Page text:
Talk Show Therapy:

A Look at Disfunctional-Family Freakshows

I got sick and had to stay home from work for a few days, and between using my computer and cleaning up around the house, I got a chance to watch all the daytime talk shows that people have been talking about. I have to admit, between watching Phil Donahue talking with feminist spokeswoman Gloria Steinham and watching an audience on the Gerry Springer show put down and villainize a transvestite for cross-dressing, I think the show with the most entertainment value is definitely the Springer show!

What's amazing to me is the fact that so many of the guests on these programs are using the talk show in place of real therapy that might help them; they opt for public humiliation that will be remembered by millions of strangers and probably haunt them for years to come, instead of a real solution to the problems that they have. Whether it's pregnant teens, parent-child enmity, brothers who hate each other, or abusive families, it's obvious that many people who could otherwise afford a good conventional therapist, are choosing America's newest form of group therapy -- TV Talkshows.

I find it infinitely amusing to watch otherwise well-behaved, normal people turn into screaming, hooting frenzied animals. As I enjoy watching Klansmen, Skinheads, and religious nuts make idiots of themselves publicly, it's even more funny to watch an audience of seeminly normal folks sick their incisors into the throats of people with problems beyond their control, or applaud others for rude and antisocial behavior.

On the Gerry Springer show, for example, a young woman was engaged to be married to a man who had recently taken up the hobby of crossdressing, and going to transvestite entertainment clubs. The audience behaved as though they came from Klan-land. Instantly, the audience jumped on this poor guy, castigating him just for being a crossdresser! The family of his fiance made it seem like he tortured her just by having an unusual hobby. The man repeatedly explained that he was not gay, and never engaged in homosexual activity before, but again and again, audience members kept asking him if he was gay, or accused him of being a closet homosexual. The audience even demonized the poor guy, making it seem as though crossdressing was akin to sleeping around on his fiance. A family member blamed his crossdressing on his fiance's recent weight-gain.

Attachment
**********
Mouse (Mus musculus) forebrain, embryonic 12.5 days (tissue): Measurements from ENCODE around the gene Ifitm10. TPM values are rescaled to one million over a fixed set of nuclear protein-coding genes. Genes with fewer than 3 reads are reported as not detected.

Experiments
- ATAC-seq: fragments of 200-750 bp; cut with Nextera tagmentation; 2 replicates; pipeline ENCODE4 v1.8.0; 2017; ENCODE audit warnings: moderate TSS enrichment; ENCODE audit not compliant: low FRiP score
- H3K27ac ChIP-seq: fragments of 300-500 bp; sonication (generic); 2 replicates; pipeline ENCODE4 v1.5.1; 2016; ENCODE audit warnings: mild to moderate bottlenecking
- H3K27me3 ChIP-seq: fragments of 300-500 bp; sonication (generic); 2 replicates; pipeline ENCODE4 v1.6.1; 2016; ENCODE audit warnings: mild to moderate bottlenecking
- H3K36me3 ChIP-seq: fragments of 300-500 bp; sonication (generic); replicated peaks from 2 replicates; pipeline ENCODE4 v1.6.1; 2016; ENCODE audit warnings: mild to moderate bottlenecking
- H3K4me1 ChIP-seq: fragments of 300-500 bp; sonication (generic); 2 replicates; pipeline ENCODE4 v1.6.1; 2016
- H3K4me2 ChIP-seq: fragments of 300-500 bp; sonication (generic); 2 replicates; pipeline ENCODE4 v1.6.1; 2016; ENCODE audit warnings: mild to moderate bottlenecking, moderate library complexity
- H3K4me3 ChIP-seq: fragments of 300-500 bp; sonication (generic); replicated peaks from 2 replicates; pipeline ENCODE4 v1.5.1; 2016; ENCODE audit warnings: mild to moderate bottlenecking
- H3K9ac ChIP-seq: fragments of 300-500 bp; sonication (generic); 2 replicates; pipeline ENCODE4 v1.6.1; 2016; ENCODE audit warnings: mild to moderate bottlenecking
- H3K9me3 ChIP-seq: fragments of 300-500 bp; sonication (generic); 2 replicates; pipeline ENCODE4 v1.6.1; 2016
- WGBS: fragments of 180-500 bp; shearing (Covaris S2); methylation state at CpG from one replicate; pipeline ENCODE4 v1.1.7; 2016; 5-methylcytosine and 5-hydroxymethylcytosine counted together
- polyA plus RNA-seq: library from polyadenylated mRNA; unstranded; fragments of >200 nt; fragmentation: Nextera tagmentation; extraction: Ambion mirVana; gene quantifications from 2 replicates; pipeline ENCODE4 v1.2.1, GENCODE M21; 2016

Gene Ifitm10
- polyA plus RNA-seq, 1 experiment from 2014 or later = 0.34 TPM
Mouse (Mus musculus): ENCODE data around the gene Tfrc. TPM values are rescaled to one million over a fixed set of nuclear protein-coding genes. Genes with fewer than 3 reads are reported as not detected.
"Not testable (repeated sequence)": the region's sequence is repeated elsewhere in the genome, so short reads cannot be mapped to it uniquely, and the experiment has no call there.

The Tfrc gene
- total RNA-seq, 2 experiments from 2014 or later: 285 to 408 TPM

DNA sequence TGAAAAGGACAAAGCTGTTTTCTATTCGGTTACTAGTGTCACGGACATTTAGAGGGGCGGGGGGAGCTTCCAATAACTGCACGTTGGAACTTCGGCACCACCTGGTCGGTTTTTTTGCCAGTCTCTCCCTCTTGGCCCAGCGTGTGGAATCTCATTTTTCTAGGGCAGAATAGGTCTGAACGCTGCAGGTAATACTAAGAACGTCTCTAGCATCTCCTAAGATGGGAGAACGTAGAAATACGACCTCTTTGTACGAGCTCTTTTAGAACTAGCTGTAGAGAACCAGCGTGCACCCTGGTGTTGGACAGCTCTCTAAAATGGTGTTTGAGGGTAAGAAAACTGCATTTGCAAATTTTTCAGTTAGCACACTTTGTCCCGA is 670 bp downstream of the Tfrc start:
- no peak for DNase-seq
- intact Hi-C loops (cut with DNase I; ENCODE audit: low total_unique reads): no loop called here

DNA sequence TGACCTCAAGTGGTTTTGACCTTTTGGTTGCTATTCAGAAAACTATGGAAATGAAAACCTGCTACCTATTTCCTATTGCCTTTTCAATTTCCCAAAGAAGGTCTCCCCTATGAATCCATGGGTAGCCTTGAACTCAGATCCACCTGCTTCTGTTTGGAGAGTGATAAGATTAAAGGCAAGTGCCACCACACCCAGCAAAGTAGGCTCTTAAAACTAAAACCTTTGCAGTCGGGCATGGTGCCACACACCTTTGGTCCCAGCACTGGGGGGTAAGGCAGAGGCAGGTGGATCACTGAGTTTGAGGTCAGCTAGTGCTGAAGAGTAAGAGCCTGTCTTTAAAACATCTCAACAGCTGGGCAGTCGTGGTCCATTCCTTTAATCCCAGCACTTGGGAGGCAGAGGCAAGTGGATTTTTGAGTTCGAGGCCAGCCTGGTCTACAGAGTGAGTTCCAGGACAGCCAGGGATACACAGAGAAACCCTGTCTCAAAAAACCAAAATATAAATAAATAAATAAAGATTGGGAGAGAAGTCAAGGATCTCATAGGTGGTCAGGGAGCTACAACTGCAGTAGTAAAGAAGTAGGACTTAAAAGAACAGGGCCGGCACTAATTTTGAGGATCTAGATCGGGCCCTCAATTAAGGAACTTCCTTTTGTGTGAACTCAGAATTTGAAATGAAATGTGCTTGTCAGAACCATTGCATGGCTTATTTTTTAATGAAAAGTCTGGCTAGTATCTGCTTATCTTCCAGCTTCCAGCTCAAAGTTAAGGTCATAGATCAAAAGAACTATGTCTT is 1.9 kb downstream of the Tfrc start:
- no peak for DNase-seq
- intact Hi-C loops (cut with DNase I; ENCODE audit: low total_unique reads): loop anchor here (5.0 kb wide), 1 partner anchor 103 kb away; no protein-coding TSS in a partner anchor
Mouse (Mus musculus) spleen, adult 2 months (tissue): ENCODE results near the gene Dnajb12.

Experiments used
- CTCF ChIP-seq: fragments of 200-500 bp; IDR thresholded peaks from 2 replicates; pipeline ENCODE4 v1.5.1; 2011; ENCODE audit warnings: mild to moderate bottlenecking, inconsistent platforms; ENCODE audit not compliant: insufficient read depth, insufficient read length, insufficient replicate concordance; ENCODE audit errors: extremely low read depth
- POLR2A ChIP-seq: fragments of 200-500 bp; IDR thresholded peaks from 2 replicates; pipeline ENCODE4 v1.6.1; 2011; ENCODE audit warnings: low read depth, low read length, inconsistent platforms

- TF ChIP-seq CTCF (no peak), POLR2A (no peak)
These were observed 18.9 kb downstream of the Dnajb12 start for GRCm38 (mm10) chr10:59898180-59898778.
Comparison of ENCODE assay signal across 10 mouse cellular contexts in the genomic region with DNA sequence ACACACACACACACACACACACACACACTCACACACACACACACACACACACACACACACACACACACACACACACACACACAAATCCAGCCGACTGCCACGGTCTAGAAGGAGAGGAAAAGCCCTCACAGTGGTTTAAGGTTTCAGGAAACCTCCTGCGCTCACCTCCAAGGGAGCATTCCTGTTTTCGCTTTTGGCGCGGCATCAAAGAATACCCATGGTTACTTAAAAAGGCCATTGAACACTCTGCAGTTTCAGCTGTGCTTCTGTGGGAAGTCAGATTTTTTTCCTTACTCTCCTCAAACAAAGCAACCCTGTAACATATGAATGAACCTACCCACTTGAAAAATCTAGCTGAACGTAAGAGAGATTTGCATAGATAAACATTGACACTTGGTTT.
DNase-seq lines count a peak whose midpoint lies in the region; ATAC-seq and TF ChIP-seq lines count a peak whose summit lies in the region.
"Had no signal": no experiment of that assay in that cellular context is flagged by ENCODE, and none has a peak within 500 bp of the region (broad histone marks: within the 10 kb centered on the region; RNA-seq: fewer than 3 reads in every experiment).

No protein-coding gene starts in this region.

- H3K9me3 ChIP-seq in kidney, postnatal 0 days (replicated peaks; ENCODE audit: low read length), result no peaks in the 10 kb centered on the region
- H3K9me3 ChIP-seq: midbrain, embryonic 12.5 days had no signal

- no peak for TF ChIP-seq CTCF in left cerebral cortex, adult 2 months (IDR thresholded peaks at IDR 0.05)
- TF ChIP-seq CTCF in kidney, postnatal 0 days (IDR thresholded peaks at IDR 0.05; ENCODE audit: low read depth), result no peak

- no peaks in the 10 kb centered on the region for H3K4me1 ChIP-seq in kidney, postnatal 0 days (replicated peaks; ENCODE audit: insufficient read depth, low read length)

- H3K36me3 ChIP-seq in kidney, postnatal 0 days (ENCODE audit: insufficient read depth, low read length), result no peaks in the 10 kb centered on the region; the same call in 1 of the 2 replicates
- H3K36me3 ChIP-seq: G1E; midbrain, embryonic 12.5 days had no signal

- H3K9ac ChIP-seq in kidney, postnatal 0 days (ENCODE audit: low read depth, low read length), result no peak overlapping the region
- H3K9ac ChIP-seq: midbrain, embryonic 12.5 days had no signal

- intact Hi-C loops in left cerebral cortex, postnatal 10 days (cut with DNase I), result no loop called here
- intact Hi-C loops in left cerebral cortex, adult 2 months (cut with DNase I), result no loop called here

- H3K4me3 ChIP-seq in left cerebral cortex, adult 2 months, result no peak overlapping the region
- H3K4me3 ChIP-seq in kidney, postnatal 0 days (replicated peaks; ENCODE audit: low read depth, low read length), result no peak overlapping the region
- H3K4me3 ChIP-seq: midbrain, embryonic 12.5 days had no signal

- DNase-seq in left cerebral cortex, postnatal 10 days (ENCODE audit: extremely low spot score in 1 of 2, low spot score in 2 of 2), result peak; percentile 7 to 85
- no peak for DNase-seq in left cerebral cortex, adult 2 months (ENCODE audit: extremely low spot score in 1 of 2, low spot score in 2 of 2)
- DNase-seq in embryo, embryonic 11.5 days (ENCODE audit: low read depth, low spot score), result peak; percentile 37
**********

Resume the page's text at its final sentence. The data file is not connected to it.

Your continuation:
On the next day, Gerry had on a program entitled "I Hate My Mother", in which the audience applauded the crude and insensitive behavior more than they encouraged any positive attempts at reconcilation. A daughter and her mother who had some serious anger to work out snapped at each other, and each time one made a clever crude remark, the audience cheered. Springer showed backstage scenes of near-fistfights and obscenity-hurling matches between other reletives. Fortunately, for the guests, there were few questions from the audience, but who wanted to hear what they had to say? You know exactly what they would have said. They have a series of predictable one-liners that every audience shouts at talk show guests.

"You're sick", "You need to see a shrink", "How could you be so stupid/cruel/insensitive", or "What a lousy parent/child you've been" are the vocabulary of the low-life talk show audience that we have come to expect from nearly every talk show. Why, they could put Mrs. Cleaver on the spot on one of these shows, and they'd put her down as savagely as the next person, for any quirks, even if her quirks are commonplace and harmless. "You fed meatloaf to the Beaver! That's SICK!!!" "Why didn't you ever smack the kid when he screwed up!"

It's almost as if the audience is specially instructed to behave as rowdy and degenerate as possible -- as though they are trained to instigate and insult. At least it's obvious that the shows don't discourage such behavior. Where would the ratings go if guests and audiences behaved calm and collected. The producers know, after Geraldo's infamous "Skinhead Nosejob", that rowdy shouting matches will always garner more ratings than polite intelligent discussions.

The people who watch these shows are probably all closet pro-wrestling fans at heart, who wouldn't mind curling up with a big bowl of popcorn to watch a no-holds-barred street-fight between the guests -- a Thunderdome for family therapy on national television! Now That would be entertainment! Who wants to watch people kiss and make up when they can see blood?